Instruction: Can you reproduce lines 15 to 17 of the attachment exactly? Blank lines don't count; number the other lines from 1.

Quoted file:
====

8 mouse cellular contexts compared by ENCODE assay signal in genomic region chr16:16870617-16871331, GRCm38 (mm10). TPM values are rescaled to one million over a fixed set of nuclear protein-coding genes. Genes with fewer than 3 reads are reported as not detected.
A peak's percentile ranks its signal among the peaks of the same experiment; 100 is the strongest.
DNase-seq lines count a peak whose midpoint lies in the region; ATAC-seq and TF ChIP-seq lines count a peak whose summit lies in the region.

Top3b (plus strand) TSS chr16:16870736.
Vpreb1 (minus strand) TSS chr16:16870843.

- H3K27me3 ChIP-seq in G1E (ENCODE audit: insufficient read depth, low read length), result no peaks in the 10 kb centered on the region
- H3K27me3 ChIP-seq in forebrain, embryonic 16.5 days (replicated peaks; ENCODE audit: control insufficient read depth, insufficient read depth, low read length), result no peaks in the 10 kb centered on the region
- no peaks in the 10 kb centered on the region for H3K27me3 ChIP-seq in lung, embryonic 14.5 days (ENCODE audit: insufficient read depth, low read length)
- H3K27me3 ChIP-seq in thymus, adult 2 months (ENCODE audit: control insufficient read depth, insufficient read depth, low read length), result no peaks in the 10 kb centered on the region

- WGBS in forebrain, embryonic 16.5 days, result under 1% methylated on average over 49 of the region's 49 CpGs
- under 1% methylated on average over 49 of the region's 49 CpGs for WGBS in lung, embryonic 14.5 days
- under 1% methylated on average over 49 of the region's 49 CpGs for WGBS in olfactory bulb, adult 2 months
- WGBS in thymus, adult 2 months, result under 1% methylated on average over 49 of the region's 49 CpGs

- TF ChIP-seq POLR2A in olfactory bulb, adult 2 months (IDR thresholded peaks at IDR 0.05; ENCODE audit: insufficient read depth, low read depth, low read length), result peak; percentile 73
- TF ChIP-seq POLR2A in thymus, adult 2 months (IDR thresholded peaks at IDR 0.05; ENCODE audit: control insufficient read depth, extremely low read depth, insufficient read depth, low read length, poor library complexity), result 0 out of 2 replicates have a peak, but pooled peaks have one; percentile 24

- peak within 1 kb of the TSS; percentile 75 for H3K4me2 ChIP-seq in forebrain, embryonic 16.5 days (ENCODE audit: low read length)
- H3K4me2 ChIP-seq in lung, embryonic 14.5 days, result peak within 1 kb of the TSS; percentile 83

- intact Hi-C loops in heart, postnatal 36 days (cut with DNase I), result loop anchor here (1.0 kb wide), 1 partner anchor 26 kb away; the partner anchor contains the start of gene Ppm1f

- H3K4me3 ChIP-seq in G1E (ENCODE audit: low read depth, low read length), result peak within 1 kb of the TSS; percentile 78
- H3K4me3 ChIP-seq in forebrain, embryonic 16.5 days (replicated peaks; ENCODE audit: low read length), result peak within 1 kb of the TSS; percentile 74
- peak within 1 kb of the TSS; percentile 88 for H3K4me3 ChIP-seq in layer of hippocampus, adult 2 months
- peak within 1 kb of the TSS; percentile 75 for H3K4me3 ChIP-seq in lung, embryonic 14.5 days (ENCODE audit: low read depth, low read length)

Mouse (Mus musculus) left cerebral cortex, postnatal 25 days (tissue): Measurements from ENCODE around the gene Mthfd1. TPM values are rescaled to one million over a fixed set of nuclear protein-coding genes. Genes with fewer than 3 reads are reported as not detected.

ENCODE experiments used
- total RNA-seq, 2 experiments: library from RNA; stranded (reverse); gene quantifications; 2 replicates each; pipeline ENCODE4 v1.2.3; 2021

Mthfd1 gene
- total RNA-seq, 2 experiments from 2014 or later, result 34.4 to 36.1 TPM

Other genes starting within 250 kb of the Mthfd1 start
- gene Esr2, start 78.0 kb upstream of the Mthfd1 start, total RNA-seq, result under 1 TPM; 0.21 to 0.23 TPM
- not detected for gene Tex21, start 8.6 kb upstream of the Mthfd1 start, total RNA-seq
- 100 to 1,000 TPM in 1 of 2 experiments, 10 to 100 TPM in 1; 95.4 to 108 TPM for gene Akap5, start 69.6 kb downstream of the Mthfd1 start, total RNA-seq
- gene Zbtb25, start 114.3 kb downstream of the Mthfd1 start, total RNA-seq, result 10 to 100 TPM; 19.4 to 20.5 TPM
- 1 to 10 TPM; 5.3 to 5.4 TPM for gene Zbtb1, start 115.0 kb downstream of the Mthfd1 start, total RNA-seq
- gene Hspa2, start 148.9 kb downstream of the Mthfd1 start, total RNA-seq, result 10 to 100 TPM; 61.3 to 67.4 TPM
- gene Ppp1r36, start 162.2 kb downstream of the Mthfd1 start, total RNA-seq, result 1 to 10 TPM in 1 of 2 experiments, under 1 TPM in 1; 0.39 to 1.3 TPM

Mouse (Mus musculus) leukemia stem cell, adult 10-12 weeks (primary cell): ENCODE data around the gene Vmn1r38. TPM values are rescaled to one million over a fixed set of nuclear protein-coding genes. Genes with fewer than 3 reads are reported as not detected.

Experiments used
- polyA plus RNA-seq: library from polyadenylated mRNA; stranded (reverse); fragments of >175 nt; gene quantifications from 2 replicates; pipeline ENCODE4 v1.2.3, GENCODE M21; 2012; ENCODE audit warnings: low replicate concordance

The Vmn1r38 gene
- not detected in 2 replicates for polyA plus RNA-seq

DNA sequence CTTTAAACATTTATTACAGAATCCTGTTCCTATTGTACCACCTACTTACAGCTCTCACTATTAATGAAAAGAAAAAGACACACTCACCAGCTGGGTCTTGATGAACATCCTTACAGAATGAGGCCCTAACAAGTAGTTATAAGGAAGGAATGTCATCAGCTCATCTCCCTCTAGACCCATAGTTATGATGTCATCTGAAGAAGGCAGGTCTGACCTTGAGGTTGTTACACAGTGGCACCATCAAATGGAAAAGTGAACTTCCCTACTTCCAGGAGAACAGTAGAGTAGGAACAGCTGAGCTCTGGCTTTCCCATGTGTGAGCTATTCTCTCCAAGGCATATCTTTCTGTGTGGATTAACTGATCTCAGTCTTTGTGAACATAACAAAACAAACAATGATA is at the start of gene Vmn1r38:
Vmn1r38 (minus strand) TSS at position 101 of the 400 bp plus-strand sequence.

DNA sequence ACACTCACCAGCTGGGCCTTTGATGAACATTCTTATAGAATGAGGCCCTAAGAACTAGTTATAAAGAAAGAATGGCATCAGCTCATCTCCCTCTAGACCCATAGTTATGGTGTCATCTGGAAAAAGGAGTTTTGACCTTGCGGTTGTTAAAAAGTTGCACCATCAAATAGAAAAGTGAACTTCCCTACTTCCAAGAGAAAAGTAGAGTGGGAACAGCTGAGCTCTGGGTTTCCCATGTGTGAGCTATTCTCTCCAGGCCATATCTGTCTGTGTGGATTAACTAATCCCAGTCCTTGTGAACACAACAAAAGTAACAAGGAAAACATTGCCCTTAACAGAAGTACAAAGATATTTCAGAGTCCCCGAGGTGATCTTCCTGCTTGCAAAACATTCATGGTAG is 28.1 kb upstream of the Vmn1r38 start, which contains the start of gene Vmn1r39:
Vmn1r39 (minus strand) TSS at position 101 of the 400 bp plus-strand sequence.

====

- TF ChIP-seq POLR2A in thymus, adult 2 months (IDR thresholded peaks at IDR 0.05; ENCODE audit: control insufficient read depth, extremely low read depth, insufficient read depth, low read length, poor library complexity), result 0 out of 2 replicates have a peak, but pooled peaks have one; percentile 24

- peak within 1 kb of the TSS; percentile 75 for H3K4me2 ChIP-seq in forebrain, embryonic 16.5 days (ENCODE audit: low read length)
- H3K4me2 ChIP-seq in lung, embryonic 14.5 days, result peak within 1 kb of the TSS; percentile 83